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Cut your oranges to 1/8th inches thick. We didn’t follow Alton’s instructions to use a madoline. Use your best judgement.
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3 1/2 pounds of oranges just as we put them on the stove top and heated them to a boil.

While your fruit is cooking, get out your pressure cooker. Fill with 3-4 cups of water. Insert your metal grill and fill with opened jars and place your lids beside your cans. Close the pressure cooker and add the whistle top. Turn on high heat. Once it begins to steam, leave it on for 10 minutes. Then shut off the pressure cooker and then pinch the whistler at the top to slowly release the steam and pressure so you can safely open.

By now, your oranges are likely simmering rapidly. I like to stir with a wooden spoon. The steam is sugar-ridden so it’s sticky. That means you’ll need to turn on your vent fan and be prepared to wipe down the above cabinets. I speak from experience.

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Oranges in the stock pot coming to a boil. Sticky steam!

The marmalade will reduce quite a bit. It’s part of the process so don’t despair. Once your marmalade is cooked, use your tongs and a silicon kitchen glove to protect your hands. The water in the pressure cooker and the sanitized can is hot. Add your funnel to to the inside of your jar, and use your ladle to carefully add the marmalade.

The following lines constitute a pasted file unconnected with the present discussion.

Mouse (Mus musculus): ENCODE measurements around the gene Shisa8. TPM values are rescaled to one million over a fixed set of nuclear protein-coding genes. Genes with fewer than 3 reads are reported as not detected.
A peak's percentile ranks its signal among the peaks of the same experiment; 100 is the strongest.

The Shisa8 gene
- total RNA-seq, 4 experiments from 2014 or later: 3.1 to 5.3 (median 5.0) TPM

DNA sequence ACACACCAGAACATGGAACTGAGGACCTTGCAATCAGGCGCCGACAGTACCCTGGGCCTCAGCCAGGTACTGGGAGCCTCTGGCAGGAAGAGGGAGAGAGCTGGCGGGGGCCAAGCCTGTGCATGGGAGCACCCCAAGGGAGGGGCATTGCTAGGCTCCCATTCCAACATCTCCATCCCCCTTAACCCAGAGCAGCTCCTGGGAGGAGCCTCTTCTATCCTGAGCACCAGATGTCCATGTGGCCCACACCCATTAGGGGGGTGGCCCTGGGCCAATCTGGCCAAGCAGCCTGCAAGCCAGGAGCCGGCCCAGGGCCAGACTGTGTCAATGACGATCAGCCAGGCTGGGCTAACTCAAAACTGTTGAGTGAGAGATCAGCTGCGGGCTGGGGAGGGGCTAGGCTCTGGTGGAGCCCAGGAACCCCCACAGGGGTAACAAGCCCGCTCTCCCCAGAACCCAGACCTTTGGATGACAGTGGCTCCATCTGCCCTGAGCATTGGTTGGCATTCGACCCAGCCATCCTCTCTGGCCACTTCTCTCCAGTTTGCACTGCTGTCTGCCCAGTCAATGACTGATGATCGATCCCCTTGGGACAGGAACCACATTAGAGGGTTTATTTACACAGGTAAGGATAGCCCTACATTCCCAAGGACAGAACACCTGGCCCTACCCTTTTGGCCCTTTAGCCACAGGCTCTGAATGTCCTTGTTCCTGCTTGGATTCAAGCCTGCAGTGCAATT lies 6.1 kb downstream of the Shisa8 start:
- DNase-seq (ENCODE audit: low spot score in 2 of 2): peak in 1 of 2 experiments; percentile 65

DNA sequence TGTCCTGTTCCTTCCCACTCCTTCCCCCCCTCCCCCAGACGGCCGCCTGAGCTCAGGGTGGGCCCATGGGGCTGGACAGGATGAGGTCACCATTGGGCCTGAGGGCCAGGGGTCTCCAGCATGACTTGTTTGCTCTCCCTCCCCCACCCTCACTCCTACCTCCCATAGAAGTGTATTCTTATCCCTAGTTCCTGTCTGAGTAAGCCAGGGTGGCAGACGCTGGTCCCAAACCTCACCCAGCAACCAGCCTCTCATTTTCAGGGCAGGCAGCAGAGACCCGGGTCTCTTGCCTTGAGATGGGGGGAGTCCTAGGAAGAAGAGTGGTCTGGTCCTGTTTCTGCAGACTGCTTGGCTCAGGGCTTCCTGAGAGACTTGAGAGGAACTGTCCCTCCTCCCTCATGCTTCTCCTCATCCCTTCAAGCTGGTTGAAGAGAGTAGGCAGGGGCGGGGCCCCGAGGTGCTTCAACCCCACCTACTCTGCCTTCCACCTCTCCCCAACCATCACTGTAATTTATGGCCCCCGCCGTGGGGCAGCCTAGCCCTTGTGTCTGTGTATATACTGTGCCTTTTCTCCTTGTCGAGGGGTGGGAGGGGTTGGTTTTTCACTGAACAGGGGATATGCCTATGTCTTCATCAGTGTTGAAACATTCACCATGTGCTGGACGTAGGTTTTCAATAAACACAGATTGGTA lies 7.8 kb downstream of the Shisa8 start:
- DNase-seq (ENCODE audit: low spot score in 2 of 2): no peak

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I picked up this colorful and multi-sized funnel at Target for just a couple bucks.

I filled the jam jars all the way leaving 1/2 inch to a 1/4 inch at the top. Because I doubled the batch, we had a lot of extra marmalade, I ended up using my extra large canning jars after we ran out of our 10 16 ounce cans. Be prepared with 20 16 ounce canning jars, lids and rings. I had to improvise.

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A pressure cooker is much easier to use and quicker for canning, securing and sanitizing your jars.

Once your jars are full and lids secure, add them back to your pressure cooker. Add back in 2-3 cups more water. Tighten pressure cooker and heat back up for about 5-10 minutes. Release pressure and open with caution. Remove the jars with your tongs and silicon kitchen gloves. Set them aside to cool for at least 24 hours in a cool, dry place before storing.

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Let your newly canned jams cool for at least 24 hours before moving them to storage.

The marmalade keeps for 6-9 months, and I am looking forward to cooking with it as the main ingredient for an orange chicken recipe I’ve used for years in addition to the standard jam on toast we have at our place. Subscribe to my RSS feed as I’ll be posting the orange chicken recipe very soon.